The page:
|The first excerpt represents the element of Air. It speaks of mental influences and the process of thought, and is drawn from Royalty Restored/London Under Charles II by J. Fitzgerald Molloy:
lost no opportunity of insulting Nell, who responded by mimicry
and grimaces, which threw those who witnessed the comedy into
fits of laughter, and covered the wrathful duchess with
But though the light-hearted actress frequently treated disdain
with ridicule, she could occasionally analyze the respective
positions held by herself and the duchess with seriousness,
Madame de Sevigne tells us, Nell would reason in this manner:
"This duchess pretends to be a person of quality: she affirms
she is related to the best families in France, and when any
person of distinction dies she puts herself in mourning. If she
|The second excerpt represents the element of Fire. It speaks of emotional influences and base passions, and is drawn from The Reign of King Edward the Third by William Shakespeare:
And presently they are as resty stiff,
As twere a many over ridden jades.
Then, French men, scorn that such should be your Lords,
And rather bind ye them in captive bands.
Vive le Roy! God save King John of France!
Now on this plain of Cressy spread your selves,--
And, Edward, when thou darest, begin the fight.
[Exeunt King John, Charles, Philip, Lorrain, Boheme,
|The third excerpt represents the element of Water. It speaks of pure spiritual influences and feelings of love, and is drawn from A Legend of Montrose by Walter Scott:
remained behind in the chapel, and, walking up and down its
Gothic precincts, seemed either to be meditating on what he had
just been delivering, or preparing a fresh discourse for the next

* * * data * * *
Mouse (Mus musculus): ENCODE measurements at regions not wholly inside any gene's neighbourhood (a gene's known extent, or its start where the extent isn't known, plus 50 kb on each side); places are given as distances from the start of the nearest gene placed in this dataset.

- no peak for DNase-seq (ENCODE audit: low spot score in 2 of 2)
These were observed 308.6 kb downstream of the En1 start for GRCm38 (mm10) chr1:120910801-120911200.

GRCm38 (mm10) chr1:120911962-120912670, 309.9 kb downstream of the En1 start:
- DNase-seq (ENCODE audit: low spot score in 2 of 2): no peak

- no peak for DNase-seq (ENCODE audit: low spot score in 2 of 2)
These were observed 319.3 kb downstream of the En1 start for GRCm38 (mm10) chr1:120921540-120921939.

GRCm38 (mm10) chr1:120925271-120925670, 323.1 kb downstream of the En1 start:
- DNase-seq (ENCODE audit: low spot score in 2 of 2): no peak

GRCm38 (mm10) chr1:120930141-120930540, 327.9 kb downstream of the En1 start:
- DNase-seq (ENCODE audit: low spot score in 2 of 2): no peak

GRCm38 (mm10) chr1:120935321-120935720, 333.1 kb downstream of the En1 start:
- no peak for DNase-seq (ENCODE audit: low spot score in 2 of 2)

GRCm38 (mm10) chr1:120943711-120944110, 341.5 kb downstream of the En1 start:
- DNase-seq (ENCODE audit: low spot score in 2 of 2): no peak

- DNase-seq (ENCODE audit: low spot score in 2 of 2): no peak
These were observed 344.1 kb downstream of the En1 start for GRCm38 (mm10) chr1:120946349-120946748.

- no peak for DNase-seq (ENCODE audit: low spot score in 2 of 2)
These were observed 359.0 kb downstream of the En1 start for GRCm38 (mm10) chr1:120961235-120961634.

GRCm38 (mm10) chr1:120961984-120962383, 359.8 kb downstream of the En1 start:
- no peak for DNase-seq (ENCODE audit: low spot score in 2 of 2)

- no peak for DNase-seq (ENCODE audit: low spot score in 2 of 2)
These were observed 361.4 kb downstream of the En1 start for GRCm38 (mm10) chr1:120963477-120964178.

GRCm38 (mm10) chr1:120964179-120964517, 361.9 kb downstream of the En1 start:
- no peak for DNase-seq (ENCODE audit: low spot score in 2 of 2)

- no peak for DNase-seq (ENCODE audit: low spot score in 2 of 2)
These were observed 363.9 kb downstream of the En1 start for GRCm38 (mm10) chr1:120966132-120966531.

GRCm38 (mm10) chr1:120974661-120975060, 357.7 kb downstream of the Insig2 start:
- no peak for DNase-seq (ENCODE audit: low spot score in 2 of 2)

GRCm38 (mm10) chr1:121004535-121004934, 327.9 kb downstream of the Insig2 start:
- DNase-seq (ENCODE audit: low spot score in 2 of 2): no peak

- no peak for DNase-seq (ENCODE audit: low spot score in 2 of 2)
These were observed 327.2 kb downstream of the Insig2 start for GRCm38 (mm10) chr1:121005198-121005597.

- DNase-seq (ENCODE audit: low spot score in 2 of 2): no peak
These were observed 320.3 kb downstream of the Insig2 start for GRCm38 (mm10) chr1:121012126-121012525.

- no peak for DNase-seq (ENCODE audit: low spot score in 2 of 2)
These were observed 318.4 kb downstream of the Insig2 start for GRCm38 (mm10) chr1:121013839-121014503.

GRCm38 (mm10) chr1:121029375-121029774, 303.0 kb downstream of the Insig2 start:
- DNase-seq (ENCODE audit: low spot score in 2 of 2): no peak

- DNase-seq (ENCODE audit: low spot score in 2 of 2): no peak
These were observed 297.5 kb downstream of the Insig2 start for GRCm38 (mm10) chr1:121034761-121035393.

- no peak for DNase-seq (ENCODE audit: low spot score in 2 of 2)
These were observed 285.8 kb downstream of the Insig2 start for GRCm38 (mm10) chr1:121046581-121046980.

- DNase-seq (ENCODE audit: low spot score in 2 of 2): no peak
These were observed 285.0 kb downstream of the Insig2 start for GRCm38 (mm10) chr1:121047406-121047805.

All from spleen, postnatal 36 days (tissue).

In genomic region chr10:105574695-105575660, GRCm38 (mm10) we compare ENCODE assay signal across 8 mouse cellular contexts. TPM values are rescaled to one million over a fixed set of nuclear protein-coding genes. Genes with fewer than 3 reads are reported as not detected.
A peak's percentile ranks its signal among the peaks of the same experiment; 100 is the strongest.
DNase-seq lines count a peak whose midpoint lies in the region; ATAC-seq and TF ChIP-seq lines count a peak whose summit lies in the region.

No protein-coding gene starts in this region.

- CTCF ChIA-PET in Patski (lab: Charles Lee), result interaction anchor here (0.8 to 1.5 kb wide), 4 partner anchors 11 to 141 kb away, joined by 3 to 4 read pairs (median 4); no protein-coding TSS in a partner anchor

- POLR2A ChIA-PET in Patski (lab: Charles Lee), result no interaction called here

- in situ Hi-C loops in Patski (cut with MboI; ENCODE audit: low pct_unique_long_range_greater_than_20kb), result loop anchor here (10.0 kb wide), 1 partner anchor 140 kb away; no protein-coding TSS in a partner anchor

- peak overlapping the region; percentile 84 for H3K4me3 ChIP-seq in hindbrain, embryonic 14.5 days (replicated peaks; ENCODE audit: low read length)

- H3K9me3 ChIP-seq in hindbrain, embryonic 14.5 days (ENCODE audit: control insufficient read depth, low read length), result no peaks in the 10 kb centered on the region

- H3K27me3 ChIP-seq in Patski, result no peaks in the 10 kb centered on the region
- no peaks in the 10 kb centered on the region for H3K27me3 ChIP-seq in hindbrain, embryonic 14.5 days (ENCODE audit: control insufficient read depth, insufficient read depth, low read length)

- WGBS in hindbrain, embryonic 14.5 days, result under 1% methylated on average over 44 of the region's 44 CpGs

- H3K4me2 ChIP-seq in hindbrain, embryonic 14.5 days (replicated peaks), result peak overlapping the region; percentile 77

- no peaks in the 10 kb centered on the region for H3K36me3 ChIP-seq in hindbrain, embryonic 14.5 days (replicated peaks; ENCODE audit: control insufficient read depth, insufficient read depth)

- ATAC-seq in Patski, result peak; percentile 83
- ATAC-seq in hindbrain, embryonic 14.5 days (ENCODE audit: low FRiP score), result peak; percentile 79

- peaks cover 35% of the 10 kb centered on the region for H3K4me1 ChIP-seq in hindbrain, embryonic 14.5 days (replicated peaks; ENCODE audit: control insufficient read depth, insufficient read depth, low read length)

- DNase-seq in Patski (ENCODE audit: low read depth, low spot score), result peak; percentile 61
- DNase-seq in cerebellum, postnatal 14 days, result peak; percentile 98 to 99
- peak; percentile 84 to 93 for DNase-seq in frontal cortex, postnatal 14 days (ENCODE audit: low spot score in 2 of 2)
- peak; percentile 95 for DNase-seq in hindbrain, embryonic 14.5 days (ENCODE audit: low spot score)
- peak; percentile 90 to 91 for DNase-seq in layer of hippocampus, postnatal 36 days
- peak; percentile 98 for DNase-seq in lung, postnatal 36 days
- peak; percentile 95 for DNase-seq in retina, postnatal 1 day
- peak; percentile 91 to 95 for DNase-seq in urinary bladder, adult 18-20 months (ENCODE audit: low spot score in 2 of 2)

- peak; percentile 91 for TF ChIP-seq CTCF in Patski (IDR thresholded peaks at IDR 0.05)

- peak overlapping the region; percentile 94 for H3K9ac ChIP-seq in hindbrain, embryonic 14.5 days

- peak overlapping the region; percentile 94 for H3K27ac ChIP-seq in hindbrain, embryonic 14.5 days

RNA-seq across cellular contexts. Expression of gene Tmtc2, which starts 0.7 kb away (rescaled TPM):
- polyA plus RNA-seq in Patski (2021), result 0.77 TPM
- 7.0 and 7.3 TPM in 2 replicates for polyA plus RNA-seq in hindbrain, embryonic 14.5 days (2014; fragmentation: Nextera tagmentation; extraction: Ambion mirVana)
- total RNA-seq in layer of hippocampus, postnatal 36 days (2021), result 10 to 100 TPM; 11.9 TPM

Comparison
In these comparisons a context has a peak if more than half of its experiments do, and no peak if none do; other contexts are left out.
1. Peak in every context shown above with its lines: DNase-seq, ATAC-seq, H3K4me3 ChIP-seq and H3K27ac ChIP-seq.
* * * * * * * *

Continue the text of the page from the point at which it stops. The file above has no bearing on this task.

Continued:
opportunity. Bold as he was, Dalgetty hesitated what he ought to
do. Time, however, pressed, and every moment increased the
chance of their escape being discovered by the jailor visiting
the dungeon perhaps before his wonted time, and discovering the
exchange which had been made there. At length, whispering
Ranald, who watched all his motions, to follow him and preserve
his countenance, Captain Dalgetty, with a very composed air,
descended a flight of steps which led from the gallery into the
|The fourth excerpt represents the element of Earth. It speaks of physical influences and the impact of the unseen on the visible world, and is drawn from Roads of Destiny by O. Henry:
known to reverence it, even as an abstract principle. It is said there
have been a few who, in the matter of their affections, have
considered a life to be a small thing as compared with a lie. That I
do not know. But, I wonder, had Grandemont cast himself at her feet
crying that his hand had sent Victor to the bottom of that inscrutable
river, and that he could no longer sully his love with a lie, I wonder
if--I wonder what she would have done!
But, Grandemont Charles, Arcadian little gentleman, never guessed the
meaning of that look in Adele's eyes; and from this last bootless
payment of his devoirs he rode away as rich as ever in honour and
love, but poor in hope.